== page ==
The Commission on Human Rights had considered the human rights issues related to advances in biotechnology for a number of years, he said. Most recently, in its resolution 2001/71, the Commission recalled the right of everyone to enjoy the benefits of scientific progress and drew the attention of governments to the importance of research on the human genome and its applications for the improvement of the health of individuals and mankind as a whole. At the same time, it highlighted the need to safeguard human rights and human dignity, as well as to protect the confidentiality of genetic data.
The Office of the High Commissioner had focused on the human rights dimensions of recent advances in biotechnology, in the light of the Commission’s work and in follow-up to the Declaration. Recently, the High Commissioner consulted with experts on human rights and biotechnology, to identify priority areas related to human rights and biotechnology, including the human rights implications of reproductive human cloning.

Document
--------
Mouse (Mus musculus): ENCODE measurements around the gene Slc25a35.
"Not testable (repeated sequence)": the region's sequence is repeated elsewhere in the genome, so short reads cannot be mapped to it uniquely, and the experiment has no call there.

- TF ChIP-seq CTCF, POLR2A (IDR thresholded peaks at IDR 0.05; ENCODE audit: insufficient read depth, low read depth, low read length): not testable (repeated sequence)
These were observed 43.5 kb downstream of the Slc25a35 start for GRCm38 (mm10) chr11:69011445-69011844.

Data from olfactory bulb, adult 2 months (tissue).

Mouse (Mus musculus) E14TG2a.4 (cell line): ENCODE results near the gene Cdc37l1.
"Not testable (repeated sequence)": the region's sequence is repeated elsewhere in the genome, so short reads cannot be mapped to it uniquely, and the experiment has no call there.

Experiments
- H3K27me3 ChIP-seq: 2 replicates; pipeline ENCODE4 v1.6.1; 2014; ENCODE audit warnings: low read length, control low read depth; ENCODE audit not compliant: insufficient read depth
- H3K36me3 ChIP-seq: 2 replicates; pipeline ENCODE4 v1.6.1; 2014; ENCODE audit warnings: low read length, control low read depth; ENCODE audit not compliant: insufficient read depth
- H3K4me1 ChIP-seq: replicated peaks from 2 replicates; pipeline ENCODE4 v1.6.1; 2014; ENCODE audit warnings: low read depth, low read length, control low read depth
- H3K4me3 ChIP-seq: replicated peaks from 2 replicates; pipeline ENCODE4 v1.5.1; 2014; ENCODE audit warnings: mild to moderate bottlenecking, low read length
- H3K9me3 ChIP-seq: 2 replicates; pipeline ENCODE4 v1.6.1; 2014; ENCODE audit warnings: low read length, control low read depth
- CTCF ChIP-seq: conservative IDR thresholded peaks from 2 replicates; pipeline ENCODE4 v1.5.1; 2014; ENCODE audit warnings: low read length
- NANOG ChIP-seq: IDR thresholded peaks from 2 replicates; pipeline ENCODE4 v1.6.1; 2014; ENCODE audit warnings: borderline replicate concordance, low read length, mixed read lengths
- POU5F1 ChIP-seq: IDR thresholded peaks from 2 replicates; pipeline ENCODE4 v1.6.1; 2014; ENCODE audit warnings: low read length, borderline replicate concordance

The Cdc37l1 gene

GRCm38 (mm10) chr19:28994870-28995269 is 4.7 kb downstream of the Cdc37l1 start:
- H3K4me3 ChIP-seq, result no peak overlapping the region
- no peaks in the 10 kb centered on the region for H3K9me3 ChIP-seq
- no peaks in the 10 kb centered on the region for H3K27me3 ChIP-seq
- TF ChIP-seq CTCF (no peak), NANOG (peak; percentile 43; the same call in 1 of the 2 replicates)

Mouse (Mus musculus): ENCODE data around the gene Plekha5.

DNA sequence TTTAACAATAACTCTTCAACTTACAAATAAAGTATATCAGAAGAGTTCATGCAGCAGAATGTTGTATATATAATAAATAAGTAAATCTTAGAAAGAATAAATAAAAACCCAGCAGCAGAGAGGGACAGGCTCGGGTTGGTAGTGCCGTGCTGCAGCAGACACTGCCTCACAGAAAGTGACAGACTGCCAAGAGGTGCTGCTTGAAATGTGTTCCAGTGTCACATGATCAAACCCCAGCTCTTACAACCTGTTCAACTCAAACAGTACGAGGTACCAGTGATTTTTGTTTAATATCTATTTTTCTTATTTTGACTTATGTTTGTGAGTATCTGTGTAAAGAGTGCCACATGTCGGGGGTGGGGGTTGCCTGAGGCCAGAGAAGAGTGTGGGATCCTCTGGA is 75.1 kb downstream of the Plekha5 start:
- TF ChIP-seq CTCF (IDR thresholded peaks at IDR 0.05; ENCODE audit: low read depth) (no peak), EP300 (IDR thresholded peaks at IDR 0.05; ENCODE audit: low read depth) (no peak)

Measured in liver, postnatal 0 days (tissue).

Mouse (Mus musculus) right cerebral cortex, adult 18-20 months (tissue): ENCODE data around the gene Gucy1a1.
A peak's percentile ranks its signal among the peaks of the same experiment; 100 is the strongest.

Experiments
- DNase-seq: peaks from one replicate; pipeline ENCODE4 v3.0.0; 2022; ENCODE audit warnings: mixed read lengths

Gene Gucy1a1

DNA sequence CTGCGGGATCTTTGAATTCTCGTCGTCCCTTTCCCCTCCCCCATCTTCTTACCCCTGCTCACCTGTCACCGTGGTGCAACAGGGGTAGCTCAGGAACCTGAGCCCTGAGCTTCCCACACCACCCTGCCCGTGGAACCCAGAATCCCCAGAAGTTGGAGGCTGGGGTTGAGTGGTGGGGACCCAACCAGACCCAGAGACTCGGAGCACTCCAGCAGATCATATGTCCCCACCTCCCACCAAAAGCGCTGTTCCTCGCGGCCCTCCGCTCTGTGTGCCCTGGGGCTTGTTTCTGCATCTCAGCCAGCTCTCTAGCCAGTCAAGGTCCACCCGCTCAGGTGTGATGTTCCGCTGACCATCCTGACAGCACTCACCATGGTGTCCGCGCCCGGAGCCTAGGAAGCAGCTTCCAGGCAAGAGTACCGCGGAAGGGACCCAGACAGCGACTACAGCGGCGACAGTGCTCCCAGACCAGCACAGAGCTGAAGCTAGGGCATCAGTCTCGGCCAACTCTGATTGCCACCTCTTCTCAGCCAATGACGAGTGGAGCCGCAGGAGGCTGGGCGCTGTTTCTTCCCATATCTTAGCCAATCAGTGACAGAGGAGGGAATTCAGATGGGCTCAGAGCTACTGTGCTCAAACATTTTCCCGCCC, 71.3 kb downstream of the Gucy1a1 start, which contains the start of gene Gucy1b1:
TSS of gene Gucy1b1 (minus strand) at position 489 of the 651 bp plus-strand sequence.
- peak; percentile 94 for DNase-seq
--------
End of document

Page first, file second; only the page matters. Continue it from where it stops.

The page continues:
During a day-long expert-level segment on Monday, five experts laid out the science and identified some of the key areas of debate. They were introduced by a United States Professor of Philosophy and Molecular and Cellular Engineering at University of Pennsylvania and Director of the Center for Bioethics, Arthur Caplan, who said that the science of cloning was still in its infancy. Despite
the enormous attention the subject had received, the ethical issues remained obscure and misunderstood due, in large part, to the fact that human cloning occupied a pre-eminent place in the annals of science fiction and the popular media.
The other experts were: Cesar Nombela (Spain), Professor of Pharmacy at the Complutense University and Head of the Special Chair in Genomics and Proteomics; Fernando Zegers-Hochschild (Chile), Associate Professor of the Faculty of Medicine at the University of Chile, and Director of the Unit of Reproductive Medicine at Clinica Las Condes, Santiago; Carmel Shalev (Israel), Director of the Unit of Health Rights and Ethics at the Gertner Institute for Epidemiology and Health Policy Research, Tel Hashomer; and Leonardo de Castro (Philippines), Professor and Chair of the Department of Philosophy at the University of the Philippines.